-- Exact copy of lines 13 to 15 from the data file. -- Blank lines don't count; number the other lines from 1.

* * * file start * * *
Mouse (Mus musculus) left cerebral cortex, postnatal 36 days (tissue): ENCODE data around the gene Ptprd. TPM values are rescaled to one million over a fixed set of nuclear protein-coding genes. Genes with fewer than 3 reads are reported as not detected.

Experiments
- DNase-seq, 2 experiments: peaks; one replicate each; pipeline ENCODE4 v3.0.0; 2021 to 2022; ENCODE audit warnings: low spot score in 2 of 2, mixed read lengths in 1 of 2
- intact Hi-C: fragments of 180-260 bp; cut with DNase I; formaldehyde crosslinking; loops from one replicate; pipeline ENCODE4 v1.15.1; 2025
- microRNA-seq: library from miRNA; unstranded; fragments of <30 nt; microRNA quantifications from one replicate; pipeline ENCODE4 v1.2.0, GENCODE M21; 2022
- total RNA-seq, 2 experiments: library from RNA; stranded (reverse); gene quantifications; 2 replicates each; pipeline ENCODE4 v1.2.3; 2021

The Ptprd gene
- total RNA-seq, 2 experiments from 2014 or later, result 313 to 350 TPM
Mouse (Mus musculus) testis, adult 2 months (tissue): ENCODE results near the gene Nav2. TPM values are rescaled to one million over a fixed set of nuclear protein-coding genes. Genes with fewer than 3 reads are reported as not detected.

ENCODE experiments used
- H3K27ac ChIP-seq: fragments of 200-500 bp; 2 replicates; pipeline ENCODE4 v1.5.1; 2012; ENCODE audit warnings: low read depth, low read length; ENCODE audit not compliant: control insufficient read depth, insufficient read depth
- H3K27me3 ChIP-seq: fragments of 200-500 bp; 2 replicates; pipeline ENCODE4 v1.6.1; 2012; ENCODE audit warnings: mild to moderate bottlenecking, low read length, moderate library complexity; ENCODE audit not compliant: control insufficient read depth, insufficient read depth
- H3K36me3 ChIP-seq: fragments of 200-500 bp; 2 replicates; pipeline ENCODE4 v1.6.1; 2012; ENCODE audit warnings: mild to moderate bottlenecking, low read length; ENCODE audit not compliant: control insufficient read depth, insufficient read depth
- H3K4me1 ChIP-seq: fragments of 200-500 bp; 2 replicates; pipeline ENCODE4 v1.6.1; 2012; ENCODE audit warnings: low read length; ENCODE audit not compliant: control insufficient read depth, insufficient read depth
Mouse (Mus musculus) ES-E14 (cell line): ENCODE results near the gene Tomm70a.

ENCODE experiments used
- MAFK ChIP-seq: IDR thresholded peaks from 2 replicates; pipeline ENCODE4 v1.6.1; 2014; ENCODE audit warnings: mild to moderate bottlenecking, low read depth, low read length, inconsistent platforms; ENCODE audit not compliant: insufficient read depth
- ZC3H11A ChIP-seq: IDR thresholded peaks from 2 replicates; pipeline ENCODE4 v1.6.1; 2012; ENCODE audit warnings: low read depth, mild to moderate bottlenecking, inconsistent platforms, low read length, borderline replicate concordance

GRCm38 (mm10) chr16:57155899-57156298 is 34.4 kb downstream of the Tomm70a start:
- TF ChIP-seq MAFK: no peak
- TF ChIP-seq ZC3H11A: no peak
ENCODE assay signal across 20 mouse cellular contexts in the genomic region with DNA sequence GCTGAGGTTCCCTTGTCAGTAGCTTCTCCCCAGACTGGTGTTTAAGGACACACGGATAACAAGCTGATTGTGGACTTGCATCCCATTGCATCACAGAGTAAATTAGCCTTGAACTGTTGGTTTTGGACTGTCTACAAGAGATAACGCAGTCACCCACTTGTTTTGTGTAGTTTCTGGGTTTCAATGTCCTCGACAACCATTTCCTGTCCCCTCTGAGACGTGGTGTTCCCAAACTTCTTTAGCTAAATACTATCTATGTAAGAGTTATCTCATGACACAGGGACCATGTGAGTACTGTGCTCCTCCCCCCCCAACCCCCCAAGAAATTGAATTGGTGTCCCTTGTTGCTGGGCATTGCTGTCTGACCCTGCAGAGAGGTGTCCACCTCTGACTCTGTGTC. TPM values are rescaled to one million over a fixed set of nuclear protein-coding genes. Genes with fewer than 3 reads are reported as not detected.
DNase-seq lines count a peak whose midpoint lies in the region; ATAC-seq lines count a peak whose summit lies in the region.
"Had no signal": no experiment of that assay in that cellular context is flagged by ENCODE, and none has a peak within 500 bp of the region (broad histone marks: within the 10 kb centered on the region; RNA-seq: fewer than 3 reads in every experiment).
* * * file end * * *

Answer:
- H3K36me3 ChIP-seq: fragments of 200-500 bp; 2 replicates; pipeline ENCODE4 v1.6.1; 2012; ENCODE audit warnings: mild to moderate bottlenecking, low read length; ENCODE audit not compliant: control insufficient read depth, insufficient read depth
- H3K4me1 ChIP-seq: fragments of 200-500 bp; 2 replicates; pipeline ENCODE4 v1.6.1; 2012; ENCODE audit warnings: low read length; ENCODE audit not compliant: control insufficient read depth, insufficient read depth
Mouse (Mus musculus) ES-E14 (cell line): ENCODE results near the gene Tomm70a.